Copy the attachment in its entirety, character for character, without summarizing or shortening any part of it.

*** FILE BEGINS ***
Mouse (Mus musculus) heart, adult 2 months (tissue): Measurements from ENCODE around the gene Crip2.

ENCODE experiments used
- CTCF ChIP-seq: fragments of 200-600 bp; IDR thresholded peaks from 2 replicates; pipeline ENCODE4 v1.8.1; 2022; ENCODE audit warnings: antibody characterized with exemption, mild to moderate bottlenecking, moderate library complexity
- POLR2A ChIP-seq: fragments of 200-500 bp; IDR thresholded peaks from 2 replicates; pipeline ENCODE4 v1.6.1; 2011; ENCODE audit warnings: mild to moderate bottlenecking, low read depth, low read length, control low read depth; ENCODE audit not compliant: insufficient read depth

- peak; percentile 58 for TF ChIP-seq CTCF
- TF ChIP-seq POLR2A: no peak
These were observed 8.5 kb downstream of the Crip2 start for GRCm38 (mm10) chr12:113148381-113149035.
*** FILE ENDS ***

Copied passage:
Mouse (Mus musculus) heart, adult 2 months (tissue): Measurements from ENCODE around the gene Crip2.

ENCODE experiments used
- CTCF ChIP-seq: fragments of 200-600 bp; IDR thresholded peaks from 2 replicates; pipeline ENCODE4 v1.8.1; 2022; ENCODE audit warnings: antibody characterized with exemption, mild to moderate bottlenecking, moderate library complexity
- POLR2A ChIP-seq: fragments of 200-500 bp; IDR thresholded peaks from 2 replicates; pipeline ENCODE4 v1.6.1; 2011; ENCODE audit warnings: mild to moderate bottlenecking, low read depth, low read length, control low read depth; ENCODE audit not compliant: insufficient read depth

- peak; percentile 58 for TF ChIP-seq CTCF
- TF ChIP-seq POLR2A: no peak
These were observed 8.5 kb downstream of the Crip2 start for GRCm38 (mm10) chr12:113148381-113149035.